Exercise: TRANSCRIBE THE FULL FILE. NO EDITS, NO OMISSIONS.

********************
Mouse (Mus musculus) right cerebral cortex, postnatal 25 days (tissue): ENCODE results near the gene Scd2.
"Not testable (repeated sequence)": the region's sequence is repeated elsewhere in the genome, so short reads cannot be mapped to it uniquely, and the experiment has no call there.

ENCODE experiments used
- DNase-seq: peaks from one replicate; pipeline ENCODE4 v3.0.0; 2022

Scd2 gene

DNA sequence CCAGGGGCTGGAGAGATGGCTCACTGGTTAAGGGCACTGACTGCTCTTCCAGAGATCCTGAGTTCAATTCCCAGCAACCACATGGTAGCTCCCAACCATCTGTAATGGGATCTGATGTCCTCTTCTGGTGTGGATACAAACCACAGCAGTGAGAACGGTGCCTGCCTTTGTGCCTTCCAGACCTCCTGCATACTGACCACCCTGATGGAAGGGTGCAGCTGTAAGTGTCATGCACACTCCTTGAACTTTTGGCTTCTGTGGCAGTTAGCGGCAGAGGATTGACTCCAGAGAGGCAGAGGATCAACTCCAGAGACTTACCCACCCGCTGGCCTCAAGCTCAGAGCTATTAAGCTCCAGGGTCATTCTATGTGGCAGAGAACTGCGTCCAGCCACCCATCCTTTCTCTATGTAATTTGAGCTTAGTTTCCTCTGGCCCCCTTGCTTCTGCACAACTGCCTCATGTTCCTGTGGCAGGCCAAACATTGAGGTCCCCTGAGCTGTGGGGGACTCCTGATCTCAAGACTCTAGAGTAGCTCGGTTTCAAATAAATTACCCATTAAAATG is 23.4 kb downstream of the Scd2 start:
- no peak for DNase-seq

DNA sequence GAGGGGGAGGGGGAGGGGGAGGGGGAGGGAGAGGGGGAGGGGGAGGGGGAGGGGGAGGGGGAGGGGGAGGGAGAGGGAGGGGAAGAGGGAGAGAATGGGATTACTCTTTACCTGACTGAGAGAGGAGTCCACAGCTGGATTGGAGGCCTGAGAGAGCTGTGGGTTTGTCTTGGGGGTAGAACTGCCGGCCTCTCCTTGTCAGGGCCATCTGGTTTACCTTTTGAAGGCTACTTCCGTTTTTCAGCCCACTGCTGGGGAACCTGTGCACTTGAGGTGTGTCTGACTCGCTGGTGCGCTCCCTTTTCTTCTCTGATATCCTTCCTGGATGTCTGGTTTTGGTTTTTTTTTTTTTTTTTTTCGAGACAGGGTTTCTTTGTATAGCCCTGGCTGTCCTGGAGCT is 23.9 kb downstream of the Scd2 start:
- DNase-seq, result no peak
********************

Mouse (Mus musculus) right cerebral cortex, postnatal 25 days (tissue): ENCODE results near the gene Scd2.
"Not testable (repeated sequence)": the region's sequence is repeated elsewhere in the genome, so short reads cannot be mapped to it uniquely, and the experiment has no call there.

ENCODE experiments used
- DNase-seq: peaks from one replicate; pipeline ENCODE4 v3.0.0; 2022

Scd2 gene

DNA sequence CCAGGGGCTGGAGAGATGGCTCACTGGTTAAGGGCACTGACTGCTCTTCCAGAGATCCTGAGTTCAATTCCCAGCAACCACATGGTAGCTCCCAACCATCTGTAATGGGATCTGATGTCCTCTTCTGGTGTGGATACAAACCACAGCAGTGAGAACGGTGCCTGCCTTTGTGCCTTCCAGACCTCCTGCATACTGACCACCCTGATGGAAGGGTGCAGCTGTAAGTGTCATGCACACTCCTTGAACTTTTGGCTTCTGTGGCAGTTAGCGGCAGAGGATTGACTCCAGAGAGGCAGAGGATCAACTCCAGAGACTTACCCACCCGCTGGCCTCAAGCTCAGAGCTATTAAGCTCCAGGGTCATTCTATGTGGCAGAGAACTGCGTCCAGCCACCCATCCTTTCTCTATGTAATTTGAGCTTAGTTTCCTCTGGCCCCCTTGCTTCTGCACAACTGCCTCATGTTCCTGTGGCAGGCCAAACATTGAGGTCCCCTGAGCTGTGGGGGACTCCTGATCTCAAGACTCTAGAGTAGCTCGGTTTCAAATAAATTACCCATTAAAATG is 23.4 kb downstream of the Scd2 start:
- no peak for DNase-seq

DNA sequence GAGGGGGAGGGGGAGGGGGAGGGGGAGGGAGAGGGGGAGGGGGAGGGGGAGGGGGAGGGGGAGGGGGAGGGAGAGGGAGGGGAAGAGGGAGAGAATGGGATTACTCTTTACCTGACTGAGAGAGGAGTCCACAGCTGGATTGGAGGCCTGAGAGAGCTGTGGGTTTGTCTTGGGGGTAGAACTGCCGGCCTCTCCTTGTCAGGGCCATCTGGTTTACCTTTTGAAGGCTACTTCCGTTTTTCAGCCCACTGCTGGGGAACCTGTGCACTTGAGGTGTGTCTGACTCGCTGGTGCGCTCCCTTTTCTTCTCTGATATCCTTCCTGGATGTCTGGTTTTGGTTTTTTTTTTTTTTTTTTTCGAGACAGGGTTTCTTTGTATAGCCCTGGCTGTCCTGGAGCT is 23.9 kb downstream of the Scd2 start:
- DNase-seq, result no peak